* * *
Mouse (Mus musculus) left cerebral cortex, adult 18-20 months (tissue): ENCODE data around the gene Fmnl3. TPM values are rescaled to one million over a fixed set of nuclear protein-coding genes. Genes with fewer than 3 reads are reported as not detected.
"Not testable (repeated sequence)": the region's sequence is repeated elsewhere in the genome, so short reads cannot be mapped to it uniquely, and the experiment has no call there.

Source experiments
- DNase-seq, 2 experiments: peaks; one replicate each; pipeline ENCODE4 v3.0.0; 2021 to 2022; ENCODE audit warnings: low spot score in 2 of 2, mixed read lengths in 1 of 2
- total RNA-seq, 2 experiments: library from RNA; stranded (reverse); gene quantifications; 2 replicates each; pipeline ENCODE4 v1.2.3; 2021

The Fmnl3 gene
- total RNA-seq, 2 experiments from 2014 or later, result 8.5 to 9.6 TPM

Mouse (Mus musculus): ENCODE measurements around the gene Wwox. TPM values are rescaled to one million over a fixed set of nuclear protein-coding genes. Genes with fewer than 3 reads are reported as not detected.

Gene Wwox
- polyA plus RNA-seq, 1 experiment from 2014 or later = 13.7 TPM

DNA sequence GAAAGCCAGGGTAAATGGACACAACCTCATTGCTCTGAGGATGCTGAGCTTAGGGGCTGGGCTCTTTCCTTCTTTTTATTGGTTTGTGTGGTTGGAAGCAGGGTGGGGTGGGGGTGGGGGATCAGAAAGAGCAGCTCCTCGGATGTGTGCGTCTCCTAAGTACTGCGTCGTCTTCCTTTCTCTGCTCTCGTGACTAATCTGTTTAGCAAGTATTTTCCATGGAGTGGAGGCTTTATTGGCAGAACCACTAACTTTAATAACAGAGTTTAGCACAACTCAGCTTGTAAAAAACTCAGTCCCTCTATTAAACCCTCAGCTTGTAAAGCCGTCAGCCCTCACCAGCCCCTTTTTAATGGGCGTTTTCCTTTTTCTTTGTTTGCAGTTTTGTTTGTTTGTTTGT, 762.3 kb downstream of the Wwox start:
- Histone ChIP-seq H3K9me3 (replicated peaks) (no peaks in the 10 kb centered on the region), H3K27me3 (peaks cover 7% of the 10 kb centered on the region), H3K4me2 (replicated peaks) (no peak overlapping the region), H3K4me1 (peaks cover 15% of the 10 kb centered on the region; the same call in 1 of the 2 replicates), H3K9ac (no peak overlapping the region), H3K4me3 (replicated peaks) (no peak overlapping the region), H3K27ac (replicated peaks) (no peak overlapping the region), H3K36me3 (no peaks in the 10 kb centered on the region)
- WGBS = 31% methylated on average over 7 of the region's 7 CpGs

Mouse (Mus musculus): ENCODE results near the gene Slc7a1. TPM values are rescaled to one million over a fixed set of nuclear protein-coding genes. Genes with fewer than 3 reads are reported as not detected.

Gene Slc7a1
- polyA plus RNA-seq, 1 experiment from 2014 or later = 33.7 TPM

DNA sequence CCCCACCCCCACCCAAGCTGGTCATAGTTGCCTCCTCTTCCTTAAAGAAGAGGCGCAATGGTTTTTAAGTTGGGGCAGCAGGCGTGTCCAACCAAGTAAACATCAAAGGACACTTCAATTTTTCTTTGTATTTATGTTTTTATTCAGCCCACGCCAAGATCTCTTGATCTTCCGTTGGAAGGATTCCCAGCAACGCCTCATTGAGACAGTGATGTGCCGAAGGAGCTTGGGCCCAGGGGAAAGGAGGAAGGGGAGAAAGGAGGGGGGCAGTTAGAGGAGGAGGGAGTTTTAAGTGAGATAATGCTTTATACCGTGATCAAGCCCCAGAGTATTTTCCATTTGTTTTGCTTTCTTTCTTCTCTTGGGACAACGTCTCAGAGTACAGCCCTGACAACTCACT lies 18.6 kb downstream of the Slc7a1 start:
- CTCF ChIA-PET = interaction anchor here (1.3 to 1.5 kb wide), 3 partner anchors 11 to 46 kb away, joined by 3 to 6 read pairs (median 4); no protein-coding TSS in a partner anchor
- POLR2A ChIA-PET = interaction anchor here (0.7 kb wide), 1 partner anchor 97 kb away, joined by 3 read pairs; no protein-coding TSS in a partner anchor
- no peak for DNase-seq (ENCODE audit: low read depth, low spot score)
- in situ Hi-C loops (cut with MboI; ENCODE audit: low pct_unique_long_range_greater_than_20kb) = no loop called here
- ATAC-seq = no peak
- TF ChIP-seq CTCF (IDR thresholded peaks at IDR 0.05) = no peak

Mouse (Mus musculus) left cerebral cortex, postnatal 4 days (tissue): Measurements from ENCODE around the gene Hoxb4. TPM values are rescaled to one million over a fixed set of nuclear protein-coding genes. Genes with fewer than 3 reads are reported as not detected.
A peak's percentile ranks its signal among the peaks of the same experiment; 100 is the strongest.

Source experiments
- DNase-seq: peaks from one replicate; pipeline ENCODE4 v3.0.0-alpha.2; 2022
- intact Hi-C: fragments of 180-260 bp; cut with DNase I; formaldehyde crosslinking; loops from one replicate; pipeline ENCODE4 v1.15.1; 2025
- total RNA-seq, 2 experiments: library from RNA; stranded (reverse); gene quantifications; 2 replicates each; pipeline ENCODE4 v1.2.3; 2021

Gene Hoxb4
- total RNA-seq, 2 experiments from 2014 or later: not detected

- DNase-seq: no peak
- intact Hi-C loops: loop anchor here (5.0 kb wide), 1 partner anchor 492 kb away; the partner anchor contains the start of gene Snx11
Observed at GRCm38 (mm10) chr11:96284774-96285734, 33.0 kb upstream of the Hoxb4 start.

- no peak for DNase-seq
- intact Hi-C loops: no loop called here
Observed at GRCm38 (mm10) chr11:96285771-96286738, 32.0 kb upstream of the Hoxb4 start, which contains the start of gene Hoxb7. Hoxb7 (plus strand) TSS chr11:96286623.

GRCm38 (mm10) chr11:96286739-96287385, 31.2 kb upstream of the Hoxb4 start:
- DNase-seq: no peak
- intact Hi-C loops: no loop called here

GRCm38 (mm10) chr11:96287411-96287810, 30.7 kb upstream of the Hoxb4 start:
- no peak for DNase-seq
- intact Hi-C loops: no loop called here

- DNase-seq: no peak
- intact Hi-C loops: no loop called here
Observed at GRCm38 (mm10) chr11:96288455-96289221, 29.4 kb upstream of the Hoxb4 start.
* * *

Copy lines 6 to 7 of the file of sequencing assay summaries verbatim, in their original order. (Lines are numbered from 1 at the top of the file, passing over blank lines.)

The Fmnl3 gene
- total RNA-seq, 2 experiments from 2014 or later, result 8.5 to 9.6 TPM